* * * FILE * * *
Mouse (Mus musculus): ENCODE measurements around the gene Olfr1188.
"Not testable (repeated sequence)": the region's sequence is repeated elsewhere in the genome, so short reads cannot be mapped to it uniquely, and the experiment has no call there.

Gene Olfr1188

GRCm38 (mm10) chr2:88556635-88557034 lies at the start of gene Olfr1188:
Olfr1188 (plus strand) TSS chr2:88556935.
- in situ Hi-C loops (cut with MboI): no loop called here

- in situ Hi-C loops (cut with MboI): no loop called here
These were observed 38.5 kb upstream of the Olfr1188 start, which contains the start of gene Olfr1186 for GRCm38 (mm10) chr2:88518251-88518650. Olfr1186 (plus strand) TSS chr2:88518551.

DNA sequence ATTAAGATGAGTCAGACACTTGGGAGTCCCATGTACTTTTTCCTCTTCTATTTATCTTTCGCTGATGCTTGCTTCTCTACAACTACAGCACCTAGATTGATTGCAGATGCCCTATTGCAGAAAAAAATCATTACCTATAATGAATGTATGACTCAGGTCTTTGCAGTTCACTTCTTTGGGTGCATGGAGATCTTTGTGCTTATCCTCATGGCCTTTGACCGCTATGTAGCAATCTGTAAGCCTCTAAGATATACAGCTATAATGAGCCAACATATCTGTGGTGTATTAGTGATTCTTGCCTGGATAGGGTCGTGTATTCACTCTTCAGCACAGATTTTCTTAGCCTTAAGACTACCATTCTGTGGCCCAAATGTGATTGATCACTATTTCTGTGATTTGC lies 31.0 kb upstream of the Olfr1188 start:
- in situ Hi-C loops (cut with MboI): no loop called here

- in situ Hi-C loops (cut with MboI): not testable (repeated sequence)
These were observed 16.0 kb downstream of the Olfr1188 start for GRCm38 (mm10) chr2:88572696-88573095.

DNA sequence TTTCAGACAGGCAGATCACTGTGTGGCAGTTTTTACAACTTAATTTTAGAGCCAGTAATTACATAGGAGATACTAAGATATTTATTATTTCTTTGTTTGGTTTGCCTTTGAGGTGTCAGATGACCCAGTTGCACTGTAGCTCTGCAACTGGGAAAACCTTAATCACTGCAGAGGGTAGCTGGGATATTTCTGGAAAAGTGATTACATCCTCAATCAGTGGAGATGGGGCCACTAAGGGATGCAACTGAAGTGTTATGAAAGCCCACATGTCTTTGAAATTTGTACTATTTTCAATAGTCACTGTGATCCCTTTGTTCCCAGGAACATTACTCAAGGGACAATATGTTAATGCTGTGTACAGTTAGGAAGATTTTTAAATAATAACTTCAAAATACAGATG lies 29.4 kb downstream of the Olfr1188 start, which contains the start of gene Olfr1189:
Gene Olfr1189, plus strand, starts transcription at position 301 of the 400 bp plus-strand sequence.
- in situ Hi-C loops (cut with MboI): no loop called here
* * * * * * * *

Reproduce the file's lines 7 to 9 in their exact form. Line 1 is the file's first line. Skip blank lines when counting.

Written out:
- in situ Hi-C loops (cut with MboI): no loop called here
These were observed 38.5 kb upstream of the Olfr1188 start, which contains the start of gene Olfr1186 for GRCm38 (mm10) chr2:88518251-88518650. Olfr1186 (plus strand) TSS chr2:88518551.

DNA sequence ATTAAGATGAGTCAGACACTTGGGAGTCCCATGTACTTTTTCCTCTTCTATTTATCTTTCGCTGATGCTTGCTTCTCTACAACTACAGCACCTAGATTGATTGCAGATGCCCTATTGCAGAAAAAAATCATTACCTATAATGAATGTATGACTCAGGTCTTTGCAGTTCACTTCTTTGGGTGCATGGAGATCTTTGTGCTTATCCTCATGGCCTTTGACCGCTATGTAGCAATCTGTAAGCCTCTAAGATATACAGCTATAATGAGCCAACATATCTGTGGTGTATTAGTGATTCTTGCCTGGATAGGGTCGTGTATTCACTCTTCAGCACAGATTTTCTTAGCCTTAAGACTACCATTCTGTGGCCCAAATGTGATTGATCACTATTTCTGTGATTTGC lies 31.0 kb upstream of the Olfr1188 start: